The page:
Everybody loves a winner! Even toddlers. That’s what researchers from Aarhus University concluded in a new study into toddlers’ understanding of social status.
In front of a group of 23 toddlers, a team of researchers presented two scenarios performed by puppets, with the goal of finding out how the children responded to the “winner” and “loser” in each performance. In the first scene, two puppets approached the center of the stage from opposite ends. They met in the middle, and the loser puppet yielded to the winner puppet. Afterwards, the kids were asked which puppet they liked better, and 20 of the kids preferred the totally cool winner and ignored that loser puppet who caved in the struggle.
In the second scenario in front of a new group of toddlers, two puppets approached the center of the stage, but instead of being yielded to, the winner puppet kicked that loser puppet’s ass, then proceeded to the other side of the stage. After that one, toddlers preferred the poor loser puppet over the asshole winner puppet.
Lead author Ashley J. Thomas, a post-doctoral researcher at Harvard, explains, “Ultimately, we found that toddlers like those who win, but only if they’re deferred to. They don’t like those who win by force.”
Going into the experiment, the researchers had expected that the toddlers would be able to spot a winner, since, as Thomas explains, social hierarchy is a fairly easy-to-learn concept: Attraction to those of higher status can be found throughout the animal kingdom, so one would expect it in humans as well. As to whether this falls under the umbrella of “nature” or “nurture,” however, Thomas explains that the two concepts aren’t so easy to separate. Instead, it’s a bit of both: Toddlers may naturally gravitate toward those of higher status, but they’ve also learned about the world by that age. “Two years is fairly old from a developmental psychology perspective,” Thomas notes.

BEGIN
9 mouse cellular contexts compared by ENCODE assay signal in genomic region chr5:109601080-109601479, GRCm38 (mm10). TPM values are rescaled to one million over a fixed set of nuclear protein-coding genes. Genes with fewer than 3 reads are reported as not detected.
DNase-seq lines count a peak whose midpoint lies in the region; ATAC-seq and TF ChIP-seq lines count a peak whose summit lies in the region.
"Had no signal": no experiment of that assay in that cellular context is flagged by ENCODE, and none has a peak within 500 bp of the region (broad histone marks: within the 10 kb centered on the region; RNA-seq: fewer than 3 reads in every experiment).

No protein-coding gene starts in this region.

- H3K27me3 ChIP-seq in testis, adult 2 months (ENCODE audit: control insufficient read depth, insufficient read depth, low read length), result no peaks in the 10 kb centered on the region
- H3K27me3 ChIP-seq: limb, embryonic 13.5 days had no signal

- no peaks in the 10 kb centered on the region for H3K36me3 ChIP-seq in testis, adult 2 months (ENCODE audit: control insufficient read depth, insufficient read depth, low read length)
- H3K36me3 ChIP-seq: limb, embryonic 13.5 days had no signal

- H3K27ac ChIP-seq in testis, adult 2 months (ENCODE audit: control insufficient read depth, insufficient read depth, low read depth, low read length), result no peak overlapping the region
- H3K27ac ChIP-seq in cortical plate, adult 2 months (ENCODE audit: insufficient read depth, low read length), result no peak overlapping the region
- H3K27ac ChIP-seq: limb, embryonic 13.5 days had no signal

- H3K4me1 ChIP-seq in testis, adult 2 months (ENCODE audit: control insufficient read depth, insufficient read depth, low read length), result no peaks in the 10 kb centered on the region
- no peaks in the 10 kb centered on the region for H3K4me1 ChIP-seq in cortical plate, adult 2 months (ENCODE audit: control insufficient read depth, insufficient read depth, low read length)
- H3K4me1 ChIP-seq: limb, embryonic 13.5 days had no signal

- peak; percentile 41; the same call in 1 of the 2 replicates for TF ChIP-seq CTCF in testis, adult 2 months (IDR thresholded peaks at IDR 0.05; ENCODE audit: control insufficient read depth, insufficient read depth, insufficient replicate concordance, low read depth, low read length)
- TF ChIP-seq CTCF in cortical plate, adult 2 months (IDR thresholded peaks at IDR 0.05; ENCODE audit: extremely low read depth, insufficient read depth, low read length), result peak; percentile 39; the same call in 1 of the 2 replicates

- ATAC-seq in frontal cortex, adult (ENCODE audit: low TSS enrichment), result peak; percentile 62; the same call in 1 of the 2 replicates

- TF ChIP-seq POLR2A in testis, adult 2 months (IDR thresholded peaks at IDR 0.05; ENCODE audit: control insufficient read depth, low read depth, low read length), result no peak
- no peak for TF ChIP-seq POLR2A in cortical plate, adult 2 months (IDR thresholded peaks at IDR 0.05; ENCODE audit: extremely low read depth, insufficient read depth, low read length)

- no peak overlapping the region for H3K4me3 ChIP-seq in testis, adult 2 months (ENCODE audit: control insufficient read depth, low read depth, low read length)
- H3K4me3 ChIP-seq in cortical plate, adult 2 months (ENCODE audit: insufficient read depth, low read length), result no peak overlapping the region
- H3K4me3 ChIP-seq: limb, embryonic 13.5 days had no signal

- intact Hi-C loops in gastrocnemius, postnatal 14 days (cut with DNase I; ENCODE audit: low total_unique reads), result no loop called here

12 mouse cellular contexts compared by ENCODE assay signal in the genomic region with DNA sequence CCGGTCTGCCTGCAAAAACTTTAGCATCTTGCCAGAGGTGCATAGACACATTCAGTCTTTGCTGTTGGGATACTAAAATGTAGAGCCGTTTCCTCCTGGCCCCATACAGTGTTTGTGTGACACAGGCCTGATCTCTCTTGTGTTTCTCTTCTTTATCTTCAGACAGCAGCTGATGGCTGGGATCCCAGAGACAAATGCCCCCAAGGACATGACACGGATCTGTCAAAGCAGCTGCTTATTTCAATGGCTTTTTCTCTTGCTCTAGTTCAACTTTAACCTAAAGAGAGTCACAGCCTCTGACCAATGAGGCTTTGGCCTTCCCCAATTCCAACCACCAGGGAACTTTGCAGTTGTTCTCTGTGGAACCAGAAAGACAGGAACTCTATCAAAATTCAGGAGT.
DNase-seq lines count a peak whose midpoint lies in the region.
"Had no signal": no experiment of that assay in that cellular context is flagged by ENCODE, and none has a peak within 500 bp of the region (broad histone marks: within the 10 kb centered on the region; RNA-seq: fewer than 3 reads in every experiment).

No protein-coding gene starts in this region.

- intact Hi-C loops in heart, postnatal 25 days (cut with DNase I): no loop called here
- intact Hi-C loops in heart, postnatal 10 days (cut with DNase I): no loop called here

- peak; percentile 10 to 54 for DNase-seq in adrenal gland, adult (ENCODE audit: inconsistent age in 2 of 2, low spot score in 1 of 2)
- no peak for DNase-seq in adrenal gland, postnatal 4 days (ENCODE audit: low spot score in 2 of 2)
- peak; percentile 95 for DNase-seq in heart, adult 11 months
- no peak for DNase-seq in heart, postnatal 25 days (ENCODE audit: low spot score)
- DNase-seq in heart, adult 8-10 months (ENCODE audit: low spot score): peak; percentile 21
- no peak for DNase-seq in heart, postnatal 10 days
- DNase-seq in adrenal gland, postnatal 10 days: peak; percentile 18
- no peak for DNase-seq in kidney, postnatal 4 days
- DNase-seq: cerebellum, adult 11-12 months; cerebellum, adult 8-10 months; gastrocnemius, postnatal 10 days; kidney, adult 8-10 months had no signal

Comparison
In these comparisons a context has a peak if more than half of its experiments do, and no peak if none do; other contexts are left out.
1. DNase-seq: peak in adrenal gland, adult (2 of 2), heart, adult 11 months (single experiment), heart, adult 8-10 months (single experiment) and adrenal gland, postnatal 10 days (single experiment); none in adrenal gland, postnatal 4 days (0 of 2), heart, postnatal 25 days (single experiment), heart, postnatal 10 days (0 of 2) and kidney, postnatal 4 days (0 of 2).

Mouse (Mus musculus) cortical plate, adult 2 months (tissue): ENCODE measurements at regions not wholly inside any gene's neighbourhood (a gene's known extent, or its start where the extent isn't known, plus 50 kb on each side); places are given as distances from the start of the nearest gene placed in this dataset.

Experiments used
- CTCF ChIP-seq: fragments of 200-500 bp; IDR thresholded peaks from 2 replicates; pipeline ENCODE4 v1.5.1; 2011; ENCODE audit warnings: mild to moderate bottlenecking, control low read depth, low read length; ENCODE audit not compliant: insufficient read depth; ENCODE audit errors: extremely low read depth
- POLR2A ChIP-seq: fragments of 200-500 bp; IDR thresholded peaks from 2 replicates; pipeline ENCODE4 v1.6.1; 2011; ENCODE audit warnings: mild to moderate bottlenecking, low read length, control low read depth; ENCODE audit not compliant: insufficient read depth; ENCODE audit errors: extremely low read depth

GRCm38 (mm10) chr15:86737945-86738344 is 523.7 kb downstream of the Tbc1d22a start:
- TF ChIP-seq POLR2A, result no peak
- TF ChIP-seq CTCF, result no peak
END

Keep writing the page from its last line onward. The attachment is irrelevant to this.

Interestingly, it was the knowledge toddlers displayed in the second scenario that most surprised the researchers. The fact that they didn’t prefer the winner who won by force reflected their knowledge of social norms around violence, a far more complicated idea than social status. By contrast, Thomas points to a separate study focusing on bonobo monkeys, which showed that bonobos gravitated toward those who achieved status by force. Toddlers however, “responded differently because they care how they won,” Thomas explains.
Barbara W. Sarnecka, a fellow researcher on the study, adds that this says something good about their home environments. Had the children been from more violent households, Sarnecka speculates that the results may have looked different in the latter scenario, as they may have seen violence as an acceptable means to attain status. “One hundred years ago, most people thought that spanking children was totally fine,” Sarnecka says, whereas today, many consider it abusive. Sarnecka says that the results of their study suggest that there’s “evidence that, by 20 months old, these toddlers had already learned a cultural rule that says that it’s not okay to knock someone else down to get your way.”
Now, as the father of a toddler myself, I naturally started to ponder my own home environment. We’re a non-spanking family, so the violence factor wasn’t a problem, but it did get me thinking: Can toddlers can spot winners and losers in their parental relationships? If there’s a big power disparity between their parents, does the toddler notice it? Can they, in short, smell the loser on you?
Sarnecka qualifies her opinion by saying it’s outside the realm of the study, but from her related studies and knowledge as a cognitive sciences professor, she does acknowledge that it’s likely. “I believe it’s true that children typically identify with the ‘dominant’ parent,” says Sarnecka. She gives the example of a simple parental deferral, like if dad defers to mom on most matters, the child will learn to do the same, making mom the final word on things.
“A child growing up with parents obviously gets way more information, over a much longer period of time, than toddlers got from our puppet show,” Sarnecka continues. This means that there would be an even greater understanding of the hierarchy of their home environment. So in short, if you are the loser in your relationship, your toddler is well aware of it. They know who holds the real power in the house, and that’s why they take mommy’s side when the two of you are arguing, even if they don’t know what the hell you’re talking about.